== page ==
I am a product manager, which essentially means I identify features to add to the product based on data and research insights. This is not a one-woman job. Our team is all about collaboration, and I work VERY closely with our engineering team to narrow down problems, shape ideas, and support the development process.
Together we constantly create and optimize processes to streamline product development, then when it’s all put together in a nice and shiny package we define and analyze metrics that inform the success of the product.
The short answer is I didn’t.
At the time, there wasn’t really a path to becoming a product manager at school. It’s really something I learned by doing in the companies that I worked for. To be fair, I guess I also use, to some extent, what I learned at Centrale Lyon and EMLyon. There I learned, in a broad sense, the understanding of code, data analysis, as well as business sense.
Where I really learned product management was in my previous company working as an agile coach, where I was lucky to get the opportunity to learn from great mentors. Here we helped companies launch MVPs (minimum viable product) or reach PMF (product-market fit) and my position was to provide the best environment/working framework for the squad using scrum, lean, etc. & design thinking methodologies. This allowed us to create a product fast, but mainly and more importantly, to create business and user value!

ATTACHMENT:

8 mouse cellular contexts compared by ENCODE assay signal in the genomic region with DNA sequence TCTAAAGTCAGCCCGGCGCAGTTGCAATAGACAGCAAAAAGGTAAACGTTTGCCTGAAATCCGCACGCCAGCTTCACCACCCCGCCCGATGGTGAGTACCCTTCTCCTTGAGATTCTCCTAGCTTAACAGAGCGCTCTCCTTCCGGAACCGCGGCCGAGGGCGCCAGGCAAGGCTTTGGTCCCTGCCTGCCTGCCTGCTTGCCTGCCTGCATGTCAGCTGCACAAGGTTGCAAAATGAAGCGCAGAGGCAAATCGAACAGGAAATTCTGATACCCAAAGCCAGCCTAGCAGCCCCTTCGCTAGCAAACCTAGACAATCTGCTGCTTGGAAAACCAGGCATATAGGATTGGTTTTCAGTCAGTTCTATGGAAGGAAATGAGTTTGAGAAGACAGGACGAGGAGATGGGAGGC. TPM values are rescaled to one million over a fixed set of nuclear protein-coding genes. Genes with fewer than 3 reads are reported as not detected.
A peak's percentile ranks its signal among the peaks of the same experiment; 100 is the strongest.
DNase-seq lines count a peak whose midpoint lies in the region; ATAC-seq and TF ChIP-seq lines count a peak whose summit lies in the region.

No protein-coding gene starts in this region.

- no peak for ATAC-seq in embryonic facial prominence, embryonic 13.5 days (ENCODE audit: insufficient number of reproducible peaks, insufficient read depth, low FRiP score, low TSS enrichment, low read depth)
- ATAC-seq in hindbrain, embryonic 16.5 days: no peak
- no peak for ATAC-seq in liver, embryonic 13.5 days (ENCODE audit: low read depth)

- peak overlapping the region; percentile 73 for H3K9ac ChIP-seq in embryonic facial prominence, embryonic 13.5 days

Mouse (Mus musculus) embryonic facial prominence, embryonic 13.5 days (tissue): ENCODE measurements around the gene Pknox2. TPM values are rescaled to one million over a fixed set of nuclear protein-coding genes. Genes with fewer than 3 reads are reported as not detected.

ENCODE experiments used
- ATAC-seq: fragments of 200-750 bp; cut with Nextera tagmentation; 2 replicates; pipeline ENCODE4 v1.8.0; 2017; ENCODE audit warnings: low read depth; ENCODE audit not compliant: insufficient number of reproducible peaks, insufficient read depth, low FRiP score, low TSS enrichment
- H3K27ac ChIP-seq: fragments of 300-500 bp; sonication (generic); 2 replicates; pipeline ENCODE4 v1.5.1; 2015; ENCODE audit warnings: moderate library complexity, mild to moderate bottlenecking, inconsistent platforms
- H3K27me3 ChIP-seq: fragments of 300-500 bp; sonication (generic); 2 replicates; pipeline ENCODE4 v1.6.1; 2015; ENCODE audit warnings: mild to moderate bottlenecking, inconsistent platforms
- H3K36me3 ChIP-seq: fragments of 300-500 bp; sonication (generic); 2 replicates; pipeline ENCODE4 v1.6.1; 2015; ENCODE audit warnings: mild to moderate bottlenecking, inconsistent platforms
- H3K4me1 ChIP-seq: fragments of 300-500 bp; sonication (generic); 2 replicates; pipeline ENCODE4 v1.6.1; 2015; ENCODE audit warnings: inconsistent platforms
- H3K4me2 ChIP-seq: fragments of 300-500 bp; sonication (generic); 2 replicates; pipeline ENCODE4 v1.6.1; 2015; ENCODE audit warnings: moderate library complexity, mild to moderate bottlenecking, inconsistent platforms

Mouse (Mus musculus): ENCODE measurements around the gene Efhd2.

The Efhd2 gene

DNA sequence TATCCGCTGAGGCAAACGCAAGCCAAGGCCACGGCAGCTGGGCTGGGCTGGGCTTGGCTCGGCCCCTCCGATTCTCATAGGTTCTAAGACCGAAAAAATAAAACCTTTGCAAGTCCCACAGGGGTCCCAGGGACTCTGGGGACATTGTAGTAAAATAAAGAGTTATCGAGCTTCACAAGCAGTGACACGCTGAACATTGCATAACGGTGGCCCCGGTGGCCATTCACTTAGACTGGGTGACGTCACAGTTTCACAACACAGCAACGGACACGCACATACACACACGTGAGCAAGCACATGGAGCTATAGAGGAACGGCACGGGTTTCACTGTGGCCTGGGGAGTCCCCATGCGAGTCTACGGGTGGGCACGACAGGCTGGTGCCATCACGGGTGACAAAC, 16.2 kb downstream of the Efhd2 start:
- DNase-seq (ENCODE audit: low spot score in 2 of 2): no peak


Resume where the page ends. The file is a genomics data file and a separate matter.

Throughout my whole experience, this motto rang true: ‘learn by doing’
If I have to choose one, I’d say ‘empathy’.
Product managers MUST be empathic! We need to care about our users, feel their pain points, and their aspirations in order for us to build the best product for them!
Being able to analyze quantitative data is key, but our users are not numbers.
Likewise, empathy is also key in terms of the teamwork inside the squad, and the organization as a whole. This helps me to get close to the developers and create a space of trust and benevolence. And when we have that, nothing can stop us from working well as a team, to continuously improve!
It prevents us from falling into the classic ‘order/execution’ relationship.
I saw a product management position open and I was really motivated to get my first product management experience where I could have an impact & responsibilities. Plus, it was great to join the team and be able to use my coach agile experience to help to structure the job and learn as I continued to grow into this position.
I stayed because of (and thanks to) the Team. Wouldn’t be here without them!
Because my job changed so much over the months, from our V2 reformat, to optimizing the platform, to building a new product from scratch, to impacting teams and shaping up methods, it allowed me to experience different parts of what product management can be.
I love action, movement, and spirit for continuous improvement and I get ALL of that at OCUS!